Blight sweeping Central American coffee plantations puts thousands out of work
But while Americans have yet to feel its effects, the blight may soon prove to be as disastrous as any earthquake or volcanic eruption to afflict Central America. Already, its knocked nearly half a million people out of work and driven up crime. And the crisis is only beginning. It may soon send a stream of new migrants toward the United States, speed up deforestation and invigorate illicit narcotics production.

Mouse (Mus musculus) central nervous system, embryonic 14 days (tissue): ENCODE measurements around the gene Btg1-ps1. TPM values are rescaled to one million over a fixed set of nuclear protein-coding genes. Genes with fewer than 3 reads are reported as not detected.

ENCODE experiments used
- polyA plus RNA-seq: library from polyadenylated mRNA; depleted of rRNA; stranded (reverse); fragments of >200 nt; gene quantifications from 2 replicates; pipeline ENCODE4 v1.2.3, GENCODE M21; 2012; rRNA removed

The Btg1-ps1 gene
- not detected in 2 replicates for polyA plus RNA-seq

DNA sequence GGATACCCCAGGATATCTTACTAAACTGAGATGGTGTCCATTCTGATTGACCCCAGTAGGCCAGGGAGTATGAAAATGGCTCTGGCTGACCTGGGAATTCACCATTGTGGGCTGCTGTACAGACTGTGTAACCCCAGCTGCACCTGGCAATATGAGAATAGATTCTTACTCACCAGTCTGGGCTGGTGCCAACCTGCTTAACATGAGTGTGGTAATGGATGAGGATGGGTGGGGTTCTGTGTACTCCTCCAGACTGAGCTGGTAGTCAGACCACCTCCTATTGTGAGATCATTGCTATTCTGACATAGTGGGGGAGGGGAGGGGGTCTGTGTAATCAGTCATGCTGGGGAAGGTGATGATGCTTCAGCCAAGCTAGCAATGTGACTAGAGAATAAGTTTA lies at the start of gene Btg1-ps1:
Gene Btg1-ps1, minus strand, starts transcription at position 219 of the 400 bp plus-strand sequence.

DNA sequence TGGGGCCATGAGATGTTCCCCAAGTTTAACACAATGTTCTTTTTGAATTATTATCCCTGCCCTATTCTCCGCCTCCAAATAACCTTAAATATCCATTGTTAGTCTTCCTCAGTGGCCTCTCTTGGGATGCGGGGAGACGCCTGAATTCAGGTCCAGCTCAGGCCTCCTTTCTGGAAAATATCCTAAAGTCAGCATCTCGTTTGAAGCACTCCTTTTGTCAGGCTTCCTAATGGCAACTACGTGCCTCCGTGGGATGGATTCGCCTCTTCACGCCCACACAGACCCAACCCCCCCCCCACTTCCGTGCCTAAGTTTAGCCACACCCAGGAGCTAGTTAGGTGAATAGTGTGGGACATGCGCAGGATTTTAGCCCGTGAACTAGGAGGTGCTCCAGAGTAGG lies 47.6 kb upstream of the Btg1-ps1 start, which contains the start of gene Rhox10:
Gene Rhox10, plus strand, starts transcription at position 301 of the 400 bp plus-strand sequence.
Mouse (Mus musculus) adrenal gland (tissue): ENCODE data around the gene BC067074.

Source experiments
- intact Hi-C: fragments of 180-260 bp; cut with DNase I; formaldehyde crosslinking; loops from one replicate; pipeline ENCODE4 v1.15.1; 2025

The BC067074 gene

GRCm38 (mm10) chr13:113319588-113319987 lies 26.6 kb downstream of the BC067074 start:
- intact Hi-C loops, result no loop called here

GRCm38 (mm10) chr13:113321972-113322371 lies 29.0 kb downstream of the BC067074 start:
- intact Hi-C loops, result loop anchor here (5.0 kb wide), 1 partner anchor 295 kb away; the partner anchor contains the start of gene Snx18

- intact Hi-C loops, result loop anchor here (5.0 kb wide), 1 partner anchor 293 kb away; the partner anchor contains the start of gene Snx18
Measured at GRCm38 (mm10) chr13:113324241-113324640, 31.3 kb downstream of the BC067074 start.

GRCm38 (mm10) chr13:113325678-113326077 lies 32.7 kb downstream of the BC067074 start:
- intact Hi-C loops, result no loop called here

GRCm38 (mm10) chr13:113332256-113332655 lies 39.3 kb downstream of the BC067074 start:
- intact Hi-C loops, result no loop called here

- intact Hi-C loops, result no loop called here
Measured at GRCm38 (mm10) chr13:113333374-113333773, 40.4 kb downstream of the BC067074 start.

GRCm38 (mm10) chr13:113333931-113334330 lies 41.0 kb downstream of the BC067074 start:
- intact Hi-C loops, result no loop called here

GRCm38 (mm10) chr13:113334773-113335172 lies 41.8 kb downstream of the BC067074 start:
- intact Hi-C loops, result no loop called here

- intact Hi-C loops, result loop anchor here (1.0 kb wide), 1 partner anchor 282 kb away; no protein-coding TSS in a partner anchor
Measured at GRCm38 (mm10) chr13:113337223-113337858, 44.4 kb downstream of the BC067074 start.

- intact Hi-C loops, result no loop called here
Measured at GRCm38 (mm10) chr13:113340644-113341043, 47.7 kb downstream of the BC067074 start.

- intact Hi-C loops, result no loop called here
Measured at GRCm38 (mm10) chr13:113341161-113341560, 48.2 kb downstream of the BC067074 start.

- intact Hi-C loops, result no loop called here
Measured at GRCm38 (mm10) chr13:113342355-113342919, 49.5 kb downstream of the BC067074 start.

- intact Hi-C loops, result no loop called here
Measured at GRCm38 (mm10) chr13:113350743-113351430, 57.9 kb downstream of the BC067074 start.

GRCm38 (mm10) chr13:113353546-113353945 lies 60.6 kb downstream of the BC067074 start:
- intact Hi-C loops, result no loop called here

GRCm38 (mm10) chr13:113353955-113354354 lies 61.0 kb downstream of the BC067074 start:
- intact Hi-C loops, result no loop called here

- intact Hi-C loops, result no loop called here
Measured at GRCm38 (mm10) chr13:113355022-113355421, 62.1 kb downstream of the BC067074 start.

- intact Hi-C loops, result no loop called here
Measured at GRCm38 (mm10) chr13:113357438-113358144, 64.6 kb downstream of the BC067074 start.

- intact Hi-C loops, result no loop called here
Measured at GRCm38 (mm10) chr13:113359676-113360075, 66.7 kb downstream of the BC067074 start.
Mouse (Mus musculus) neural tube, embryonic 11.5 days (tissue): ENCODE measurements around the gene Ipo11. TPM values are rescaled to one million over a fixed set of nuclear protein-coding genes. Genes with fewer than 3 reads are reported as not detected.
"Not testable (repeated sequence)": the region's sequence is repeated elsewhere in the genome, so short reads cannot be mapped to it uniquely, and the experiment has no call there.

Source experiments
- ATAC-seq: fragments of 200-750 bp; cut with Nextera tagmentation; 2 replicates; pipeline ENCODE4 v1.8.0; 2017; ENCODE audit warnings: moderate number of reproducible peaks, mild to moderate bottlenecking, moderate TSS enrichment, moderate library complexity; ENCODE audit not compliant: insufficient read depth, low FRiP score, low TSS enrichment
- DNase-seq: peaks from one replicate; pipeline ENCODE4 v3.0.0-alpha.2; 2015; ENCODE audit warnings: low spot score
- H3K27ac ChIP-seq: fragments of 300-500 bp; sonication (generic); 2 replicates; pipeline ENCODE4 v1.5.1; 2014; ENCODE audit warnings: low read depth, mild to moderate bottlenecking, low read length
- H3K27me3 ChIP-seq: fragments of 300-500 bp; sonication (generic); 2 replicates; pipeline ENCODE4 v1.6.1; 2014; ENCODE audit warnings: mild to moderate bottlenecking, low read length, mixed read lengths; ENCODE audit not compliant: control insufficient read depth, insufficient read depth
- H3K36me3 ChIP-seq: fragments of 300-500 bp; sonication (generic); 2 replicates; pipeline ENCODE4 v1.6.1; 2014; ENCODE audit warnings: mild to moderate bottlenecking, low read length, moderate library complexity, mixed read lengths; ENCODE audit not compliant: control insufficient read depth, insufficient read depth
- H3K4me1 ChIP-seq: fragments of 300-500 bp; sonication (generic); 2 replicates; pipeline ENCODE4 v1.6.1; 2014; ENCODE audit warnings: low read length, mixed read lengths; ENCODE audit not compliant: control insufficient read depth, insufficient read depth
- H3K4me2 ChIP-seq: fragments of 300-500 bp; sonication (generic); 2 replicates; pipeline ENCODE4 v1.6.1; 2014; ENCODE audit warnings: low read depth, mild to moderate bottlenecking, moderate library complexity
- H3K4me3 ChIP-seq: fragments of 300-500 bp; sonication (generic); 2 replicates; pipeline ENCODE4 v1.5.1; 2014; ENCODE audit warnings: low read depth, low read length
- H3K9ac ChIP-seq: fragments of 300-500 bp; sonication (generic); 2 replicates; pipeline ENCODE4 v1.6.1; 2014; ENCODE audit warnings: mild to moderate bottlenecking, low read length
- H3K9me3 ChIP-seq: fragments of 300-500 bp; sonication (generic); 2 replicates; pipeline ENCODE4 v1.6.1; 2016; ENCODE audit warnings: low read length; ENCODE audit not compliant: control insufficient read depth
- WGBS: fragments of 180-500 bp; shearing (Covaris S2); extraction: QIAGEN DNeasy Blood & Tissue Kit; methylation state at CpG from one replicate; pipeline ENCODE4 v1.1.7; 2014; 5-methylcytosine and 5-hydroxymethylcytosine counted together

It also serves as a bellwether on climate change, which appears to be causing temperatures to rise, taking plagues and infestations to higher elevations that once were considered too cool and dry for the rust fungus.
At the San Pedrana Cooperative on the flanks of the Fuego Volcano southwest of Guatemala City, this countrys capital, Miguel Angel Xia turned over a leaf to display the orange, dust-like fungus that sucks nourishing sap from coffee leaves, killing the bushes.
Rust has been around for 30 years, Xia said. But it was always at 3,000 feet or below. And now, its up to 5,000 feet. It never wouldve been this high before.